Over the last decade, the New York State weekly Workers’ Compensation minimum has remained stagnant. To quantify, it’s been a minimum of $150.00 per week since May 1, 2013. While the maximum per week rate has increased annually since 2008, the same cannot be said about the minimum per week rate, as it’s been stuck in place for 10 years.

But significant change is on the horizon, and a gradual increase will be rolled out in phases over the next three years. On September 6, 2023, New York Governor Kathy Hochul signed a bill that will raise the weekly Workers’ Comp minimum from $150.00 to $275.00 starting January 1, 2024. Then, in 2025, the minimum will increase again to $325.00 per week. And in 2026, it will be set at one-fifth of New York State’s average weekly wage.

This translates into an initial 83.33% increase, marking a considerable improvement for individuals who receive Workers’ Compensation. “In addition to providing a much-needed increase in Work Comp benefits, the indexing minimum benefits to the average wage will result in ‘injured workers being treated more fairly moving forward,’” explains Mario Cilento, president of the New York State AFL-CIO. This overhaul marks a new era to support the state’s workforce — a change that will be greatly beneficial, especially with the rising cost of living.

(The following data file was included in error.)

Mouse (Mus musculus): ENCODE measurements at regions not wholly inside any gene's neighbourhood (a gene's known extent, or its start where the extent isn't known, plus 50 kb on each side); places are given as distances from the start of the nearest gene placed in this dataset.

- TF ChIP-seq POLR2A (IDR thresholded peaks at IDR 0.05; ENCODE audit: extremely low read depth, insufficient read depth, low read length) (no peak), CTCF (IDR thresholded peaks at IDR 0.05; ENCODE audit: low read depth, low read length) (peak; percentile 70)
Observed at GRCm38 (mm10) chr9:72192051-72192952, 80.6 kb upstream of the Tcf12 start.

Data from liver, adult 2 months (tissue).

For that reason, it’s more important than ever to get the benefits you’re owed if you’ve been injured on the job. However, given the complexities that come with receiving Workers’ Comp and the questions that often arise along the way, it’s helpful to partner with a professional legal team.

If you’re seeking help with Workers’ Compensation in New York State, reach out to the attorneys at Zea Proukou. Our team has over 50 years of combined experience in Workers’ Comp litigation and will assist you in accessing the benefits that you are entitled to.

You can reach us by phone at our Rochester office at 585-423-9444 or our Canandaigua office at 315-853-9444. Or you can contact us through our secure online contact page